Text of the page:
Siren spotting: Sarah Biffin (1784-1850)
As a life long entrepreneur and part time artist, I study a lot of powerful women for inspiration, and ideas to empower myself in this unbalanced, often unfair world. I like to read about a woman in history or a modern day heroine to learn how powerful women did not let their circumstances or the patriarchy dictate who they are. If they can do it so can we! This week I read about Sarah Biffin as she was, like me, both an entrepreneur and an artist born in the 1700s. Unlike, me, however, she was born with no arms or legs.
She was born in 1784 to a poor rural couple with a condition known as phocomelia, no arms or legs. A clergyman stepped in to help her family cope and take care of her. They treated her like a fragile doll. She, however, was bent on learning to do things for herself. She taught herself to sew with her mouth and was helping her mother make clothes by the age of 8. By age 12 she could read and write and wrote letters to friends and relatives. After mastering writing she took up the brush and learned to paint.
She met a traveling businessman, Emmanuel Dukes who owned a roadshow and convinced her to join the show as a curiosity. He gave her food, board and a small salary to sew, write and paint for the crowd. Although he charged high fees to see her work, she didn’t receive much of that money. He kept the advantage over her to keep her employed.
Sarah became a phenomenon known at age 12 as “The Limbless Wonder.” After four years of this work, the Earl of Morton arranged for her to study with William Craig, of the Royal Academy, and drawing master to Princess Charlotte of Wales.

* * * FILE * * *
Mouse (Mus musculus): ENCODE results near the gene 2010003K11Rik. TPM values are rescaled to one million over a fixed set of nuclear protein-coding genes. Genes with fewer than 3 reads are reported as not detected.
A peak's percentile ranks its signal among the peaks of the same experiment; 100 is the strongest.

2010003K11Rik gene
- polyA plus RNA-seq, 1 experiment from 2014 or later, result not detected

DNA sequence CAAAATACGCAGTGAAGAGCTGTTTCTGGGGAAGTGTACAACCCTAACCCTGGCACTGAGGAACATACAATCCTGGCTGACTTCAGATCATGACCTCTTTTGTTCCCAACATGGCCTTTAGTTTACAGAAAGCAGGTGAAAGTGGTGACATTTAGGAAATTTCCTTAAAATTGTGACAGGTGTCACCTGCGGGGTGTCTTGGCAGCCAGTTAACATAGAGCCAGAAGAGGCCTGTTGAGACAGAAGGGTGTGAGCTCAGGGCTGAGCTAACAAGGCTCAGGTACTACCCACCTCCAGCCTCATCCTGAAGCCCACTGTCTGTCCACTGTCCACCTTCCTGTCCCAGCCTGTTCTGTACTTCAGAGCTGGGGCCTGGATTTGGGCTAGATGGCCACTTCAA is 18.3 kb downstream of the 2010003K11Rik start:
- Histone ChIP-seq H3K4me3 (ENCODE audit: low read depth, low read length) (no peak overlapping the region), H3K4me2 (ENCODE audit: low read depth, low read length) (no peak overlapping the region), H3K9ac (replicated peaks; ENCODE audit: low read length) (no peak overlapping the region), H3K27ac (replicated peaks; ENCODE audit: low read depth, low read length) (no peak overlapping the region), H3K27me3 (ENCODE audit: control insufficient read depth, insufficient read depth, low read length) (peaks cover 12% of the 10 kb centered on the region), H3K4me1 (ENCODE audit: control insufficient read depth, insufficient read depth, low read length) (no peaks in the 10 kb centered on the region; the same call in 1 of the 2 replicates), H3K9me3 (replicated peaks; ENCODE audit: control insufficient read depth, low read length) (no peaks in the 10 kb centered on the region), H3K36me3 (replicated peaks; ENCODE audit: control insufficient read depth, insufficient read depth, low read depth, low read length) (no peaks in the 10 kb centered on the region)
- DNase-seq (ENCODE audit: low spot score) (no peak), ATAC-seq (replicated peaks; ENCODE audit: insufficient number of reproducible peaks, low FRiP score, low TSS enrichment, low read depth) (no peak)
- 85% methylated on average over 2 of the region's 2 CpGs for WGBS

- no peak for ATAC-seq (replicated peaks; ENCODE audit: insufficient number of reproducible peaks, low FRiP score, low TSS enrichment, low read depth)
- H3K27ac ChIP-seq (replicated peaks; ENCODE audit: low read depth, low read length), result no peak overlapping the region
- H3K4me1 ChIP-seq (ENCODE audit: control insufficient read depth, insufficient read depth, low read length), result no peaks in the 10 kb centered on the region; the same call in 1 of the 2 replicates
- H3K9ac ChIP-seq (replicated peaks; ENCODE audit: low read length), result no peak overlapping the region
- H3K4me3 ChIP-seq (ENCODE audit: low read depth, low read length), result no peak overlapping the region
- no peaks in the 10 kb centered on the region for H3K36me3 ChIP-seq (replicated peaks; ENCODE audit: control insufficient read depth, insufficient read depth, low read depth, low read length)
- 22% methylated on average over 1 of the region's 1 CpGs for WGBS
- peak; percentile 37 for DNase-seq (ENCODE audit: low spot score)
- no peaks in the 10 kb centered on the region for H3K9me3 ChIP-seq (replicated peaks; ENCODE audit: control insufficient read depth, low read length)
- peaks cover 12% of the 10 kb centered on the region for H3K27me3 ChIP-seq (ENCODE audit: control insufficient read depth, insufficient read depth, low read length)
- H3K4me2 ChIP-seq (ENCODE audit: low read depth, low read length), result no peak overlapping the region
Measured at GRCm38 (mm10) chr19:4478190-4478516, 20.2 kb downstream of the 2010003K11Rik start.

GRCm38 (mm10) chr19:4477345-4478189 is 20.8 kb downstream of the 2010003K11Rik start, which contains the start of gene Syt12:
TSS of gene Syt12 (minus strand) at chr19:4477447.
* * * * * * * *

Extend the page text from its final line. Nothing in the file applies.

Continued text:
After studying with him she became a professional miniaturist and set up a studio, doing work for George III, George IV, William IV, and Queen Victoria. She began to hobnob with society people and was also mentioned in many novels by William M. Thackeray and Charles Dickens, who she became friends with. When her paintings were accepted for exhibition by the Royal Academy, she became the official artist of the King of Holland’s Royal Court.
Her fortunes changed when she married the banker William Wright. They separated within a year and he took all her money leaving this woman with no arms and legs less than 40 pounds a year to live on. Now in middle age, she had to go back to being the roadshow spectacle to survive. She ended up working a total of 16 years with Emmanuel Dukes off and on as an underpaid talent.
We can see some of her character in some of her surviving paperwork in which she defends the two men who used/abused her most. She did not want to cast blame on Dukes or Wright in public, so she kept whatever feelings she had about them and their actions to herself. This could show her character as someone who will not burn bridges or complain about anyone who did her wrong, or maybe it shows the social training of women at the time to not speak ill of others. No one will ever know.
A miniature portrait of Edward, Duke of Kent, a watercolor on ivory, painted by Sarah Biffin in 1839 was purchased by the Duke’s daughter, Queen Victoria. It is now part of the Royal Collection. She received a silver medal from the Society of Arts in 1821.You can see her self-portrait today in the National Gallery of Scotland in which she is wearing that silver medal on a chain. The description reads: “This remarkable self-portrait reveals something of Sarah’s dignity and strong character, as well as showing the determination and skill of a woman who rose from being a poor side-show exhibit to a celebrated royal portrait painter.”
As a hobby artist who struggles with my own portraits (with 2 perfectly functioning arms and legs) I’m going to hit the studio now and channel some of Sarah’s powerful and gracious energy.